Publication - Research and analysis

The Anholt - GFK Roper Nation Brands Index(SM): 2012 Report for Scotland

Published: 7 Dec 2012
Part of:
Research
ISBN:
9781782562665

This publication reports the 2012 findings of the Anholt-GfK Roper Nation Brands Index (NBI) on Scotland's international reputation in terms of exports, governance, culture, people, tourism and investment and immigration.

27 page PDF

519.0 kB

27 page PDF

519.0 kB

Contents
The Anholt - GFK Roper Nation Brands Index(SM): 2012 Report for Scotland
Footnotes

27 page PDF

519.0 kB

Footnotes

1 http://www.scotland.gov.uk/About/Performance/scotPerforms/indicator/reputation

2 The Anholt-GfK Roper Nation Brands Index and the Nation Brands Hexagon are trademarks and copyrights of Simon Anholt and GfK Roper.

3 NBISM scores range 1-100. NBISM rankings range 1-50.

4 See paragraph 3.14.

5 The Government Economic Strategy, the Scottish Government, 2011.

6 Twenty panel countries are selected for the survey for the NBISM study; according to GfK-Roper, the survey strives to represent regional balance as well as balance between high-income and middle-income countries.

7 The Scottish Government did not subscribe to the 2011 NBISM survey, given its stable performance; however, Scotland was included in the sample of 50 evaluated countries.

8http://www.scotland.gov.uk/Publications/2010/03/26104609/0

9http://www.scotland.gov.uk/Publications/2010/12/14124930/0

10 Two exceptions are worth noting:
In Egypt, where panellists are not as familiar and experienced with online surveys, survey length was reduced, resulting in each nation getting approximately 250 ratings. Chinese panellists are asked to rate all nations except their own.

11 The most notable shift in the Top 10 since 2008 was in the case of the US: ranked 7th in 2008, it progressed to the top of the list in 2009, and has maintained its position as the leader of NBISM rankings since.

12 NBISM score range 1-100. NBISM rankings range 1-50.

13 While Scotland is part of the United Kingdom, which is rated separately, at no point in the survey is this information given, although some individuals responding to the survey will be aware of the fact that Scotland is part of the UK. There are no specific survey questions that allow the relationship between the UK and Scotland's reputations to be directly explored.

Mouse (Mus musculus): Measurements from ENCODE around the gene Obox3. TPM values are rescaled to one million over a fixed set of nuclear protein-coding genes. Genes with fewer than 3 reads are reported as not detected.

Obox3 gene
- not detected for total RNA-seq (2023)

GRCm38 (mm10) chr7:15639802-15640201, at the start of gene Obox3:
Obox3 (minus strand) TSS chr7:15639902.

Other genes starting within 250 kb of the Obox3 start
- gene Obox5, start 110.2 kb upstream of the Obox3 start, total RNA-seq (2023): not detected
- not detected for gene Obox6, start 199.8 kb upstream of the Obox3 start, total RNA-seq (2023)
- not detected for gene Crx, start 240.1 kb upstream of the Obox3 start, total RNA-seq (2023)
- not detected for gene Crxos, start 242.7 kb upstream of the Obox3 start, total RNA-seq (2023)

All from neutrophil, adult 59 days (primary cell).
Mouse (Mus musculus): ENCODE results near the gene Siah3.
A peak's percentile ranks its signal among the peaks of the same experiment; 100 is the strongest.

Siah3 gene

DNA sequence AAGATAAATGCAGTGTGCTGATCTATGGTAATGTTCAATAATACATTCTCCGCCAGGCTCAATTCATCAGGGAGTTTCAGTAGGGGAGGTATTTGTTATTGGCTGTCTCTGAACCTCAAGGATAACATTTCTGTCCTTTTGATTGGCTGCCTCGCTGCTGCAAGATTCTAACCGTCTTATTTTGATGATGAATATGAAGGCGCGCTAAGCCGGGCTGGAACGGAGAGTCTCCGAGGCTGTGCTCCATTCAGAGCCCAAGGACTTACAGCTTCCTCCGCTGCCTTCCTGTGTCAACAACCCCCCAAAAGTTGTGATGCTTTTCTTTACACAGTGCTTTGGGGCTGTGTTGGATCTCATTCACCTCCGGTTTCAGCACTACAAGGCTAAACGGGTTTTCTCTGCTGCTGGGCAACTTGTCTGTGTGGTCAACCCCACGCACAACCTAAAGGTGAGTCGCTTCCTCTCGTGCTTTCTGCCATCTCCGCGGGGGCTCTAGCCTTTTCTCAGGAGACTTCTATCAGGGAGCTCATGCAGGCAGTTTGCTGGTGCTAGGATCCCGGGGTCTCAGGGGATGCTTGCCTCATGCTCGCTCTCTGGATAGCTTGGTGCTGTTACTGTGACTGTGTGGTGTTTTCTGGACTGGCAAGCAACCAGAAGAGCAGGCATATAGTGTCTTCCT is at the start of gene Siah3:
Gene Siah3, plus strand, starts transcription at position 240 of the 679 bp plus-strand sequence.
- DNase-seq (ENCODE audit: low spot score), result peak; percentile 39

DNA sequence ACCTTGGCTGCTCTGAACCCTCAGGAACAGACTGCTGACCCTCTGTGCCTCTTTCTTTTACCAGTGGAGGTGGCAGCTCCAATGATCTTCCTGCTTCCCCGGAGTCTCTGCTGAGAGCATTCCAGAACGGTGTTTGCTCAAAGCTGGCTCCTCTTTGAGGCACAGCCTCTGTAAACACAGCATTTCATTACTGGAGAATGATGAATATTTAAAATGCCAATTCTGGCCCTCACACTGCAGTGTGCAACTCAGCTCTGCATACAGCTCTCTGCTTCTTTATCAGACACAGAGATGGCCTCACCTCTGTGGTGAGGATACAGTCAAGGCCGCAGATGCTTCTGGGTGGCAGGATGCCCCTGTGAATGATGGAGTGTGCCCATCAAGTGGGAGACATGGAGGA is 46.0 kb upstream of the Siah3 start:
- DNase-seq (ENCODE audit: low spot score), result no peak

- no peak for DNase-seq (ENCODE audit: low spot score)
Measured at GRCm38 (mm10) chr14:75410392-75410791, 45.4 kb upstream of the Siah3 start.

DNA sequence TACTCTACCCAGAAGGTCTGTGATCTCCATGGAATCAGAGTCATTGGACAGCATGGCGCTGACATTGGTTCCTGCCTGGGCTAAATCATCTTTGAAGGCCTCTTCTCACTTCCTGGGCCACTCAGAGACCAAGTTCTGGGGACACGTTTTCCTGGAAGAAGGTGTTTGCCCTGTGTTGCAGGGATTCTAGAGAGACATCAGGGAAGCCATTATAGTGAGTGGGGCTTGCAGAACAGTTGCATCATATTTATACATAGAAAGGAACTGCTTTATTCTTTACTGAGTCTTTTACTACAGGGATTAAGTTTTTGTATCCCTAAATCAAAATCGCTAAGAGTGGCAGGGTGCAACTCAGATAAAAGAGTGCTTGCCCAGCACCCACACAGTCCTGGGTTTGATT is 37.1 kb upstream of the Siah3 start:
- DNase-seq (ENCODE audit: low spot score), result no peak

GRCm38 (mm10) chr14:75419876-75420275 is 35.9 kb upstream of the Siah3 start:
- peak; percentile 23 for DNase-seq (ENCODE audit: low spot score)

14 The Scottish Government did not subscribe to the survey in 2011, and therefore did not have data available for this year.

15 It is likely that some of the UK sample being asked about Scotland are either living in Scotland and/or are from Scotland. However, we cannot tell how many respondents fall into this category from the data available.

16 Although Scotland is ranked 31st by Egypt, this should not be taken as a "negative" view of Scotland's reputation. An analysis of the Egypt sample's scores across each dimension and its levels of favourability and familiarity with Scotland suggest that, rather than respondents holding a negative view of Scotland's reputation, it is more a case of not knowing enough about Scotland, i.e. giving it a score associated with "don't know/neutral" view.

17 Note, however, that the list of 50 evaluated countries is not identical in 2010 and 2012 (see paragraph 3.12).

18 Between 2010 and 2012, six countries (Greece, Georgia, Croatia, Nigeria, Qatar, and Ecuador) entered the sample, whilst six nations exited (Luxembourg, Flanders, Romania, Slovakia, Cuba, and Angola).

19 Respondents were asked to indicate whether they were "very familiar", "familiar", had "some knowledge", did "know name only", or "have not heard of" Scotland. Figure 2 reports the percentage of respondents who said they were "very familiar", "familiar" or had "some knowledge" of Scotland.

20 TNS System 3, USA Strategy Research Report, The Scottish Government, 2007.

21 The sample strategy for the survey means that the survey asks questions of the people who share similar characteristics, gender split, etc., as the respondents in the previous year.

22 As explained in chapter 3, "improvement" corresponds to an increase in score in excess of one point.

23 http://www.scotland.gov.uk/Topics/Statistics/Browse/Economy/Exports/GCS2010_pdf

24 Outside the UK; figures reported here exclude oil and gas exports.

25 The total value of international (i.e. non-UK) Scottish exports in 2010 (excluding oil and gas) was estimated at £22 billion (Global Connections Survey, The Scottish Government).

26 It is worth noting that Scotland's own perception of excellence in sports has improved since 2010, when the Scottish sample ranked Scotland's sporting performance 17th.

27http://www.visitscotland.org/research_and_statistics/tourismstatistics/national_statistics/international_statistics.aspx; provisional data for 2011.

28 Ireland is not in the panel of evaluating countries, and its perceptions are therefore unavailable.

29 As above, it is worth noting that the US' perception of Scotland has declined. For Tourism, it ranked Scotland 8th in 2010, and 12th in 2012. This was also reflected in a reduced score, which was comparable to the decline in the average score for Tourism given by the US.

30 More than one choice of words was allowed.

31 Scottish Development International (2011), International Trade and Investment Strategy 2011-2015

32 Latest available data, Ernst & Young's 2012 UK attractiveness survey.

33 An attribute within the Investment and Immigration dimension.


Contact

Email: Wendy Van Rijswijk